"I’ve had moments of losing all faith in what I do for a living. Eventually I realized that I don’t always have to have faith in what I’m doing, and that in fact the work itself can reflect that loss of faith."

Can you tell us a little about your background with Lila Neugebauer? Why was she a good fit to direct this project?

I met Lila when she was twenty-two and I was twenty-six. So we’ve been friends for nine, almost ten years, which is bonkers. We met in a somewhat romantic way in San Francisco and kept in touch ever since. She directed three productions of my plays and I saw and loved all three of them. We’ve been in dialogue for years about our work, and our frustrations with/love of contemporary theatre. It was very clear from the beginning for me that I was writing this play for Lila to direct. I sort of can’t imagine anyone else on the planet directing it. I don’t want to say too much about it, but the content of it feels related to conversations we’ve been having for years, and the form of it is slippery and complicated in a way that I feel only Lila could understand and orchestrate. She’s very special.

You’ve said before that a play’s setting is important to your approach to a piece. What can you tell us about working with Scenic Designer Laura Jellinek and Lila on this process?

It’s been a really fun and also fairly quick and decisive process. When Laura presented us with this particular concept for the set, I think it was immediately clear to the three of us that she’d hit upon the right thing. Recently the design process has become about much smaller things like the color and placement of an exit sign. Both of them are wildly smart and open people. I’ve always wanted to work with Laura, and between the three of us there’s a lot of history. We all know one another’s work very well. 

We’ve put together an amazing cast for this play. What was the casting process like? How do you work with actors in the rehearsal room?

It is indeed an amazing cast. I can happily say I know all nine of them—none of them are strangers, and every single person is someone I’ve worked with before or have vowed to work with in the past. I consider them all friends. Three of them have actually been in productions of The Flick, and two of them were in a play I was developing a couple of years ago at Sundance. Lila has also worked closely with a number of them. I can’t believe how wonderful they are. I’ve also never worked with a cast this big, except for Uncle Vanya, but that, of course, felt very different. For me rehearsing is about always being present and accessible and rigorous while also giving the actors and director enough emotional space to do what they need to do. I trust all nine of these actors, and I think they’re all incredible people.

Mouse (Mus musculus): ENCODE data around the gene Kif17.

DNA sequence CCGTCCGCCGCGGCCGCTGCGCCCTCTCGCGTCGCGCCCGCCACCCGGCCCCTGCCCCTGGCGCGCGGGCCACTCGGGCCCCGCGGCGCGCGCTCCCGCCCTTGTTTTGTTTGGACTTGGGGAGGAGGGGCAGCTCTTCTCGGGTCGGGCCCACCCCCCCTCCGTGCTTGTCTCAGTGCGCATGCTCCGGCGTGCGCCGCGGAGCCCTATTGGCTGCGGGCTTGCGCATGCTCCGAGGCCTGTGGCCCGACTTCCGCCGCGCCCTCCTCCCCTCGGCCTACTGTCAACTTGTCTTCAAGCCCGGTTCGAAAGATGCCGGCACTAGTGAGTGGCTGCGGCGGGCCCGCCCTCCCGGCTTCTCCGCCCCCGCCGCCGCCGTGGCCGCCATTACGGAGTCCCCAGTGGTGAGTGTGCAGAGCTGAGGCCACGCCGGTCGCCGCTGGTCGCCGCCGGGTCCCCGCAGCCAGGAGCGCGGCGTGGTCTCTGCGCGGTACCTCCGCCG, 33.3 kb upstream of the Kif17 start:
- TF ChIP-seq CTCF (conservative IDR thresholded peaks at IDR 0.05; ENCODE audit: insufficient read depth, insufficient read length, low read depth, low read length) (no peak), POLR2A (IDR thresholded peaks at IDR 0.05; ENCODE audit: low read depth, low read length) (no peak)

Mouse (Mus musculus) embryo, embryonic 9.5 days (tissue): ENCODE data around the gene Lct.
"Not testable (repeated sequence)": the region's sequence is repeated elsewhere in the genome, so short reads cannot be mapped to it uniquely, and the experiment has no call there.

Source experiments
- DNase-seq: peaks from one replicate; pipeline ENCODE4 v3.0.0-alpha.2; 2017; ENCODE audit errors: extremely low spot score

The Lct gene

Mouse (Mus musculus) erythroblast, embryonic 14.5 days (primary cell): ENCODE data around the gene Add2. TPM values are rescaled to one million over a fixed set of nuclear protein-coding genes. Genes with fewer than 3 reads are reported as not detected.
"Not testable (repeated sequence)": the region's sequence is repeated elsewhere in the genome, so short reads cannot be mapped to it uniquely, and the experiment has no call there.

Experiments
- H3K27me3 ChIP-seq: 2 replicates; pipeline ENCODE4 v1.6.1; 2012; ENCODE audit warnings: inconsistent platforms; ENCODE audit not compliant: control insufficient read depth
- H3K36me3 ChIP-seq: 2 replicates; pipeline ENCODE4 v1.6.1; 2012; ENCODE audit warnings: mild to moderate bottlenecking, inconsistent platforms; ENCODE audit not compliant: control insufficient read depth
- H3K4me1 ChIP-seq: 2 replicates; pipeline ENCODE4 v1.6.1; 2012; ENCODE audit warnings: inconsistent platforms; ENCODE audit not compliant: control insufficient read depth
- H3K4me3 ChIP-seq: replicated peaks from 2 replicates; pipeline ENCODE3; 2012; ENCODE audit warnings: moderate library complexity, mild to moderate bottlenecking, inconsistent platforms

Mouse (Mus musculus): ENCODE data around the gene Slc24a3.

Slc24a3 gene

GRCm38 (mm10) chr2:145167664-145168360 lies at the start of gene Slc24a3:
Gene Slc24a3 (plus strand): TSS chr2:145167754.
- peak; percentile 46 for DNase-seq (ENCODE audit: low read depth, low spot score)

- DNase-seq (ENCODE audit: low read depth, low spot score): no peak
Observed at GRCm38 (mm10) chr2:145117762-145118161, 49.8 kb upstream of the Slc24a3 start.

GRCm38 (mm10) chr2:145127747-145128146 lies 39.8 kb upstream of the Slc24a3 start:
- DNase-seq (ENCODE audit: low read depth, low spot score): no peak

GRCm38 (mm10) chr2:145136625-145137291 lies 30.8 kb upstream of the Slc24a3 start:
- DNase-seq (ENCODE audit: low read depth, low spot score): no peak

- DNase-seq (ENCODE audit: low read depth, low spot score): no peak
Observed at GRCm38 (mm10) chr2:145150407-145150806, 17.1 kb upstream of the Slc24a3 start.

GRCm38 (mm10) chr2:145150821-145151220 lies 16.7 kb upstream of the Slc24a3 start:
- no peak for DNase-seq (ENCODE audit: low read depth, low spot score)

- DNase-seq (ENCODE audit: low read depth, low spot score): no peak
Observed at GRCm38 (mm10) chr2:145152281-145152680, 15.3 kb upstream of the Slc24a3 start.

You’re known as a voracious reader. What are some of the things you’ve been reading lately?

This week I finally let myself stop reading stuff for the play, so I just started the second volume of Susan Sontag’s beautiful journals. But recently, and these were all related to the play: Moby Dick (which I’m still in the middle of), John Durham Peters’ The Marvelous Clouds, Donna Haraway’s Staying with the Trouble: Making Kin in the Chthulucene, Snorri Sturluson’s The Prose Edda, books about medieval monsters, many books of Hindu mythology, books about octopi, Umberto Eco’s Six Walks in the Fictional Woods, and then a lot of hilarious storytelling manuals.

You seem very interested in the ways that the same stories get told over and over, across cultures and centuries. Where does that interest come from?

Aren’t we all interested in that? Hm maybe not. I don’t know. I am interested in that. Or maybe actually I’m interested in the fact that they’re not actually the same stories. People say they are, but I think they’re not. I think the stories change, and they should change. 

Is there anything you think it would be helpful for audience members to keep in mind heading into the play?

You don’t need to have any prior knowledge of anything to watch this play. An octopus would hopefully be able to watch and enjoy this play. If you feel confused, that’s okay.

You have one more play as part of your residency. Can you tell us anything about what you might be thinking about? 

I think it will either be a play about being sick, or a play about monks, or maybe a play about both. But right now they’re two different plays.

Learn more about the show

The Antipodes
by Annie Baker
directed by Lila Neugebauer
Pictured above: Georgia Engel, Christopher Abbott, Lois Smith, photo by Joan Marcus.

Now At The Center